Spotlight: Transition in Life

Ceramics Monthly: What relationship does the clay you use have with the forms and ideas that inspire your work?

Antonio Martinez: My ideas stem from my own experiences both past and present. Growing up, I worked for my father in his metal shop where we did custom ornamental iron work, such as fencing, railings, gates, and archways. This was a place embedded with a lot of history of our family and wellbeing. My grandfather started the family business doing machine work as a Mexican immigrant before my father took over. Unfortunately, after my father’s passing, the business failed to make it to the next generation. Although my father’s metal shop is still there, it is almost unrecognizable compared to how I remember it.

As a place, my fathers’ shop was very symbolic. It was a staple of my family’s identity and culture. It was dirty, cluttered, filled with metal, machinery, and tools that had lived multiple lifetimes. Throughout my youth, it served multiple functions, most importantly being a place for friends and family to gather. It held Christmas and birthday parties, and we even built a small skate park in the lot next door, which attracted kids from all over. It’s still very much a part of me and I often think back on how active it used to be. I still feel ripples today from its absence as I make my own transitions into new endeavors.

When I was younger, I was never great at metalworking; however, I enjoyed working with my hands. As I discovered clay, it became a way for me to talk about materials, place, and time. My choices of color, surface, and forms in clay are heavily influenced by the elegant and rigid look of wrought iron. Also, the way metal objects were fabricated in my father’s shop is reflective of how I make my work, typically making parts then assembling them.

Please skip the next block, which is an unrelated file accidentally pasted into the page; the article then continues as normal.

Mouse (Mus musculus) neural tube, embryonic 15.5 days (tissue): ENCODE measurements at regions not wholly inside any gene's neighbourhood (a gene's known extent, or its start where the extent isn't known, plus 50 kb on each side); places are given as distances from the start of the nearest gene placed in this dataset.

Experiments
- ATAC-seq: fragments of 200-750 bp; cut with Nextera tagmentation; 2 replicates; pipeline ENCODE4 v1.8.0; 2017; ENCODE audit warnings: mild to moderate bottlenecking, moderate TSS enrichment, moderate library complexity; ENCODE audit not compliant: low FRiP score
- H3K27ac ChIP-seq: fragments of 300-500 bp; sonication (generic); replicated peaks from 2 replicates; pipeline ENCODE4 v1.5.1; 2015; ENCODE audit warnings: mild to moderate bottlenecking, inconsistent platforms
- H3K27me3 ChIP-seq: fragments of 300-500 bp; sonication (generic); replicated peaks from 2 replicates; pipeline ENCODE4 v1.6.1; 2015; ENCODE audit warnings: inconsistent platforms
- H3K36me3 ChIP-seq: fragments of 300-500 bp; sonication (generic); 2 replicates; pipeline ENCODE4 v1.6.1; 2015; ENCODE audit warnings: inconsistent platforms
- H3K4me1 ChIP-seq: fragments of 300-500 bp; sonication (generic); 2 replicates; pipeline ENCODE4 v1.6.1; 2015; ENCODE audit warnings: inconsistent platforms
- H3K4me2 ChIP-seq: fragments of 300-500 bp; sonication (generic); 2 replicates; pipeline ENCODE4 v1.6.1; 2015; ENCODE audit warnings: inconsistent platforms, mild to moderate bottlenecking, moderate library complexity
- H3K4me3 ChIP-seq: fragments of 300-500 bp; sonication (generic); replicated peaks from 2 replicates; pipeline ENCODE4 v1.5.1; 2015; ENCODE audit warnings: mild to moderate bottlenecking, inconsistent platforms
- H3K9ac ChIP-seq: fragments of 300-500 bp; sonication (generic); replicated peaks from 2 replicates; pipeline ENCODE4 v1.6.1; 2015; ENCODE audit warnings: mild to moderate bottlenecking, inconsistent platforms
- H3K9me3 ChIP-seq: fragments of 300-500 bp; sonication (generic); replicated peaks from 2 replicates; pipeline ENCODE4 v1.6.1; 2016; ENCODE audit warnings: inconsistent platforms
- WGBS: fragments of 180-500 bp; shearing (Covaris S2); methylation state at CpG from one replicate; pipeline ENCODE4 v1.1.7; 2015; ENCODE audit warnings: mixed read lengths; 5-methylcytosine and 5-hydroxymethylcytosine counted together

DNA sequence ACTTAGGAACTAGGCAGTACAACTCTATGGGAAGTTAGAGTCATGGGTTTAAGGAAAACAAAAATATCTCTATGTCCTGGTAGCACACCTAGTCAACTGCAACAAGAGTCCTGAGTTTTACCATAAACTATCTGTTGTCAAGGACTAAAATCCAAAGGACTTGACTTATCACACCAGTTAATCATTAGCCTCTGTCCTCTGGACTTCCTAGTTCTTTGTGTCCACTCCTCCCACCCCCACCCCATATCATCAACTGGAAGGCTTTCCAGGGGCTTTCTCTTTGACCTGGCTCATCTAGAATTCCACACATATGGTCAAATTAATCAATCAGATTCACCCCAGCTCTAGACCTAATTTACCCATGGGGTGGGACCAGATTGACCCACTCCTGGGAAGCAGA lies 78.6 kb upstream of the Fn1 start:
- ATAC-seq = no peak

One of reasons why I gravitated toward ceramics was its familiarity to what we did in the metal shop. We welded and assembled hundreds of feet of fencing, made our own jigs to bend scrolls, twisted our own balusters, and wiped down every piece in preparation for powder coating. The way I approach my making is similar to this process of creating each part that comes together to create a whole. Even though I typically have a form in mind when creating parts, I still want the different components to be visible after assembly. My forms now are a little more removed from direct references to metal, but those ideas are still there in the process and the way that I treat the surfaces.

Lately, I’ve been noticing a transition in my own life as I grow farther from the past into the present, becoming a father myself. Working with clay has become a conduit for me to try and make sense of my own reality.

Photo: Der Lee.


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